It is in Asia, where stars with rough spots are an easier sell, that United will be looking to push the Rooney image most profitably, perhaps observing in the course of doing so that Chelsea’s John Terry has a following over there which is outstripping his commercial worth here.
We are talking about how Rooney will be positioned in a sales dossier, when it all comes down to it – however unedifying that might be to those for whom endorsements were once no more complicated than Kevin Keegan splashing on Brut and Pat Jennings eating Kelloggs’ Frosties. And since the new football money game is what it is, there is no point pretending that Rooney being promoted here is entirely positive.
David Beckham has the photogenic qualities which allowed him to take home around £40,000 a day for endorsing brands including Armani, Adidas, Samsung and Diet Coke during 2011. The Messi brand, which is about homespun innocence, results in him benefiting from a staggering €25m (£20.6m) a year because of Barcelona’s policy of claiming no image rights money as their own. (At Real Madrid, it is split 50:50 between player and club. Manchester City’s contracts are structured in such a way that the club takes it all.)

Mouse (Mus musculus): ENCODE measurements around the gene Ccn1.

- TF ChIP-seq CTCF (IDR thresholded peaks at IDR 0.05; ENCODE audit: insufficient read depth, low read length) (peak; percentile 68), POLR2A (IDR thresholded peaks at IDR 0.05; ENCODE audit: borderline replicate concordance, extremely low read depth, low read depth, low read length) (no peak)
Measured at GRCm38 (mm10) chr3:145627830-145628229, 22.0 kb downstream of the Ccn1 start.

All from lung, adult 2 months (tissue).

Building on Rooney’s current Samsung deal means a sales pitch which draws on his fundamental appeal: raw, rough-edged unpredictability, even if that does entail promoting traits in their star player that the manager would like to see in the background. (Boot deals are generally excluded from image rights work.)